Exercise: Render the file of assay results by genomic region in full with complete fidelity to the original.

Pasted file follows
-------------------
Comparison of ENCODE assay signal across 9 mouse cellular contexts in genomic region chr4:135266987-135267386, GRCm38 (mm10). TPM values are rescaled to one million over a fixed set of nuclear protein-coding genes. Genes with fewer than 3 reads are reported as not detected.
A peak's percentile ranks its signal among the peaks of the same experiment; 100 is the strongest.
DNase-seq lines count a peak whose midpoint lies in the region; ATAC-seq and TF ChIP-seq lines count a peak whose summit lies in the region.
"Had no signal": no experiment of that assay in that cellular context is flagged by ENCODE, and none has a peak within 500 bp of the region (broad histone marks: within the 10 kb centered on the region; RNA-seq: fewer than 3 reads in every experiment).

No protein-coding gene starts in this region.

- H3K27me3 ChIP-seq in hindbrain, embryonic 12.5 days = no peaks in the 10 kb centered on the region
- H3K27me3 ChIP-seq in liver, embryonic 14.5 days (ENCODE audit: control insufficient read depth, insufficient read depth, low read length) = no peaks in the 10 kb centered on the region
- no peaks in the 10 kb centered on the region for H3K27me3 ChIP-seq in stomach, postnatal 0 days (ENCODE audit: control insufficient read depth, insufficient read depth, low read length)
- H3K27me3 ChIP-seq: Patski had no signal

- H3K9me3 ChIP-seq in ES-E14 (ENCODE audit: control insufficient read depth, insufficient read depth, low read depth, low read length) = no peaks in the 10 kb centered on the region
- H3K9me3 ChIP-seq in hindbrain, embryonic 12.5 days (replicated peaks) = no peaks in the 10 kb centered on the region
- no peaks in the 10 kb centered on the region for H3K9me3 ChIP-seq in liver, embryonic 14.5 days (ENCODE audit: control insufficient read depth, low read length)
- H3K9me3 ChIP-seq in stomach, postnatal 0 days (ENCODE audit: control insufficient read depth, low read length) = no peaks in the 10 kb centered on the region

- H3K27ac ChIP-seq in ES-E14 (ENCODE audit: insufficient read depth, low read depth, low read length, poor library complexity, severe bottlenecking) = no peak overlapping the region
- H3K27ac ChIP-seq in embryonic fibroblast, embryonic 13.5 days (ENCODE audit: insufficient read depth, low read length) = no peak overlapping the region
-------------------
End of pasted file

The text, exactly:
Comparison of ENCODE assay signal across 9 mouse cellular contexts in genomic region chr4:135266987-135267386, GRCm38 (mm10). TPM values are rescaled to one million over a fixed set of nuclear protein-coding genes. Genes with fewer than 3 reads are reported as not detected.
A peak's percentile ranks its signal among the peaks of the same experiment; 100 is the strongest.
DNase-seq lines count a peak whose midpoint lies in the region; ATAC-seq and TF ChIP-seq lines count a peak whose summit lies in the region.
"Had no signal": no experiment of that assay in that cellular context is flagged by ENCODE, and none has a peak within 500 bp of the region (broad histone marks: within the 10 kb centered on the region; RNA-seq: fewer than 3 reads in every experiment).

No protein-coding gene starts in this region.

- H3K27me3 ChIP-seq in hindbrain, embryonic 12.5 days = no peaks in the 10 kb centered on the region
- H3K27me3 ChIP-seq in liver, embryonic 14.5 days (ENCODE audit: control insufficient read depth, insufficient read depth, low read length) = no peaks in the 10 kb centered on the region
- no peaks in the 10 kb centered on the region for H3K27me3 ChIP-seq in stomach, postnatal 0 days (ENCODE audit: control insufficient read depth, insufficient read depth, low read length)
- H3K27me3 ChIP-seq: Patski had no signal

- H3K9me3 ChIP-seq in ES-E14 (ENCODE audit: control insufficient read depth, insufficient read depth, low read depth, low read length) = no peaks in the 10 kb centered on the region
- H3K9me3 ChIP-seq in hindbrain, embryonic 12.5 days (replicated peaks) = no peaks in the 10 kb centered on the region
- no peaks in the 10 kb centered on the region for H3K9me3 ChIP-seq in liver, embryonic 14.5 days (ENCODE audit: control insufficient read depth, low read length)
- H3K9me3 ChIP-seq in stomach, postnatal 0 days (ENCODE audit: control insufficient read depth, low read length) = no peaks in the 10 kb centered on the region

- H3K27ac ChIP-seq in ES-E14 (ENCODE audit: insufficient read depth, low read depth, low read length, poor library complexity, severe bottlenecking) = no peak overlapping the region
- H3K27ac ChIP-seq in embryonic fibroblast, embryonic 13.5 days (ENCODE audit: insufficient read depth, low read length) = no peak overlapping the region